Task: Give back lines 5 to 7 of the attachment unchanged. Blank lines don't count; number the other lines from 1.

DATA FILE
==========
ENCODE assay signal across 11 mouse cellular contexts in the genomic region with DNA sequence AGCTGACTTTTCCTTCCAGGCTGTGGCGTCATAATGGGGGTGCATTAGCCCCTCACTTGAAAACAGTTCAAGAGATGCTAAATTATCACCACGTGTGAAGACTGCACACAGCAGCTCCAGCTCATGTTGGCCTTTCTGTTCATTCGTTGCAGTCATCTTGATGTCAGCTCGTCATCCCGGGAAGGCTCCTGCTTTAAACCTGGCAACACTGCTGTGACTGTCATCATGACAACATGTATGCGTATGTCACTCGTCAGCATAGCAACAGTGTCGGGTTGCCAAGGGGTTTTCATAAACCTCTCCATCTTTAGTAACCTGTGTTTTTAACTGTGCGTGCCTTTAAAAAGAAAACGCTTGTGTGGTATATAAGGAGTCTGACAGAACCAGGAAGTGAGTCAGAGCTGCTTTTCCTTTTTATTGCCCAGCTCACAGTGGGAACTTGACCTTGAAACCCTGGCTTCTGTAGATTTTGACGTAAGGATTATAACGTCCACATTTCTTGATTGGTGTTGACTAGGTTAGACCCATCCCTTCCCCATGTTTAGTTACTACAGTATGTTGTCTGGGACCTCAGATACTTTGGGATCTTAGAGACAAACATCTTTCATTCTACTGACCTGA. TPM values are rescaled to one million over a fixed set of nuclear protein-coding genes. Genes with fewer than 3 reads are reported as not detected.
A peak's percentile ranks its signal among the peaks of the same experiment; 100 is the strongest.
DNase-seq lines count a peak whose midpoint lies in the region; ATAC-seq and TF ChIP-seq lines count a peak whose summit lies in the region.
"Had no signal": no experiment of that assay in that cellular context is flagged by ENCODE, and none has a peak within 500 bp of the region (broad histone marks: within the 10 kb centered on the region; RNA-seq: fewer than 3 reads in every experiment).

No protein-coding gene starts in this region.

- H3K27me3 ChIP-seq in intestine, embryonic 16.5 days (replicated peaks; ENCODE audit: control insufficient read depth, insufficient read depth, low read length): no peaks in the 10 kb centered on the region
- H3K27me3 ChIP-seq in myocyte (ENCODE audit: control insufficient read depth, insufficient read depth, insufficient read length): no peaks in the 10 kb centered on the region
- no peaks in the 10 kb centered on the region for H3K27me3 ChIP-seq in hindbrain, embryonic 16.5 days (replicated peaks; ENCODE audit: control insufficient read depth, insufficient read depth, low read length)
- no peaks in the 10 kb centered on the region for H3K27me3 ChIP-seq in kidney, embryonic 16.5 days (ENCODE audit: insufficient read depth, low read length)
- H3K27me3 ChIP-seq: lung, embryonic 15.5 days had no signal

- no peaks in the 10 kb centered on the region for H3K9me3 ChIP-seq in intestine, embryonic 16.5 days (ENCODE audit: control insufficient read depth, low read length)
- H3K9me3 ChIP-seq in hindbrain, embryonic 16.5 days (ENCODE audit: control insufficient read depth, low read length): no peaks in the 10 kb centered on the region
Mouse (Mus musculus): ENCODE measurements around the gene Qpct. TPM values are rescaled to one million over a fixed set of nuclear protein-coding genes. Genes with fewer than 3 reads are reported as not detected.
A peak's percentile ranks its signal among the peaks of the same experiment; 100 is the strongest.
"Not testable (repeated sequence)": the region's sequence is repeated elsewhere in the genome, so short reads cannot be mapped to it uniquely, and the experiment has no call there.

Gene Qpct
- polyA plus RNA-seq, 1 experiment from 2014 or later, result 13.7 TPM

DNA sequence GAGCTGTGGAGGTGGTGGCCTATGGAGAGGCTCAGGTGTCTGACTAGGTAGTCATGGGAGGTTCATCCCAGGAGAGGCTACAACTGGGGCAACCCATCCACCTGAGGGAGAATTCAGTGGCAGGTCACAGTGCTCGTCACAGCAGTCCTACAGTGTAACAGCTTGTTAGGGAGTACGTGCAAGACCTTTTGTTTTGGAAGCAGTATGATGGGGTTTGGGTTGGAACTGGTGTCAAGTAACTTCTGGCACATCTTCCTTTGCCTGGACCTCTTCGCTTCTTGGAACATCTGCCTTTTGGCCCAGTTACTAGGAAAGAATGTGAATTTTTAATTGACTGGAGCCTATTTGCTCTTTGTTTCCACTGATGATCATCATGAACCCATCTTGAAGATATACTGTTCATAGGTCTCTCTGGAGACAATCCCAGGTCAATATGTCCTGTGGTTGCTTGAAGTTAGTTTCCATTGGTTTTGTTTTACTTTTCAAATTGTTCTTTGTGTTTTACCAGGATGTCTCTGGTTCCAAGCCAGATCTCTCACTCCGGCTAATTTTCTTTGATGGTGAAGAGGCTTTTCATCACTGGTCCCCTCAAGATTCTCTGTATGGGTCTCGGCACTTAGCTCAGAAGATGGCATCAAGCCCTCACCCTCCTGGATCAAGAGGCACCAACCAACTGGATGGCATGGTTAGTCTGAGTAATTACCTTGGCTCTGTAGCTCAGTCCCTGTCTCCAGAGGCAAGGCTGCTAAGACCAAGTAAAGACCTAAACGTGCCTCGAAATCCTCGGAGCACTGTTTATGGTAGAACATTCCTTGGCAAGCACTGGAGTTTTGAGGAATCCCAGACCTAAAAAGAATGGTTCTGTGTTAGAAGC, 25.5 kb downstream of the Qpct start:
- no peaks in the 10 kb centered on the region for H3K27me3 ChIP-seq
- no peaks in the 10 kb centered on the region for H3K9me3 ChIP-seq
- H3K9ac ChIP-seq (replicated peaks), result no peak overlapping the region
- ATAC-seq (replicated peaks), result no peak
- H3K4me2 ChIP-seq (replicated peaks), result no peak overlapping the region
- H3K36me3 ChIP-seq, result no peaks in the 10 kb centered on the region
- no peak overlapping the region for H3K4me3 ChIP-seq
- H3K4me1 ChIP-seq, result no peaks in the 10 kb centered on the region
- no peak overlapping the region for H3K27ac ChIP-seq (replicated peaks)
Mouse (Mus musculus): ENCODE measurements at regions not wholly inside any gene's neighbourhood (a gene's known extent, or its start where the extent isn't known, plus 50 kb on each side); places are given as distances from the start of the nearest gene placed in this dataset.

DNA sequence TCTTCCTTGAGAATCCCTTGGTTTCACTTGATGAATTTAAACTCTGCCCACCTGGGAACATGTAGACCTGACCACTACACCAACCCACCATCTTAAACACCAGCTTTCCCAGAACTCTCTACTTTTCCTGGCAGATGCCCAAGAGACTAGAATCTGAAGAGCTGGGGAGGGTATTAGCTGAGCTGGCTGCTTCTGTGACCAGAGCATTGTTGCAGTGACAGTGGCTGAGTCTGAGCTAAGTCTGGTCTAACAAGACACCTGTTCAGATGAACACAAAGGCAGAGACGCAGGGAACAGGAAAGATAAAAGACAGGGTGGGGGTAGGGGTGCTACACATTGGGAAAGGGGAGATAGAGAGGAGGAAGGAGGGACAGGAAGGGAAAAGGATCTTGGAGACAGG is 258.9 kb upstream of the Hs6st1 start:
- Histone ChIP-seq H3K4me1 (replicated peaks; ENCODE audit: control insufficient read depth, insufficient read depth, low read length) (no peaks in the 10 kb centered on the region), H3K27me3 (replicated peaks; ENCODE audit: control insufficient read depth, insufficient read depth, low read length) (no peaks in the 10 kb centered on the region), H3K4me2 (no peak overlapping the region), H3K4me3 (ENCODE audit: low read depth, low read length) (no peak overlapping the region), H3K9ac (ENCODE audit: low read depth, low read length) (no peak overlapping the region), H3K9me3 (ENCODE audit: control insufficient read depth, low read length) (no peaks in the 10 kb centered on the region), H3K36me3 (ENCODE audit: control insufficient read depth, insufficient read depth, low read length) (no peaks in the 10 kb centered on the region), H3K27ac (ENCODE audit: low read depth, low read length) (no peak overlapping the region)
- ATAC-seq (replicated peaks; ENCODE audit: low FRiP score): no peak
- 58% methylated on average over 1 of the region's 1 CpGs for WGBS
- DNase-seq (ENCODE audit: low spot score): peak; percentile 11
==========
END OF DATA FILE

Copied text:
No protein-coding gene starts in this region.

- H3K27me3 ChIP-seq in intestine, embryonic 16.5 days (replicated peaks; ENCODE audit: control insufficient read depth, insufficient read depth, low read length): no peaks in the 10 kb centered on the region
- H3K27me3 ChIP-seq in myocyte (ENCODE audit: control insufficient read depth, insufficient read depth, insufficient read length): no peaks in the 10 kb centered on the region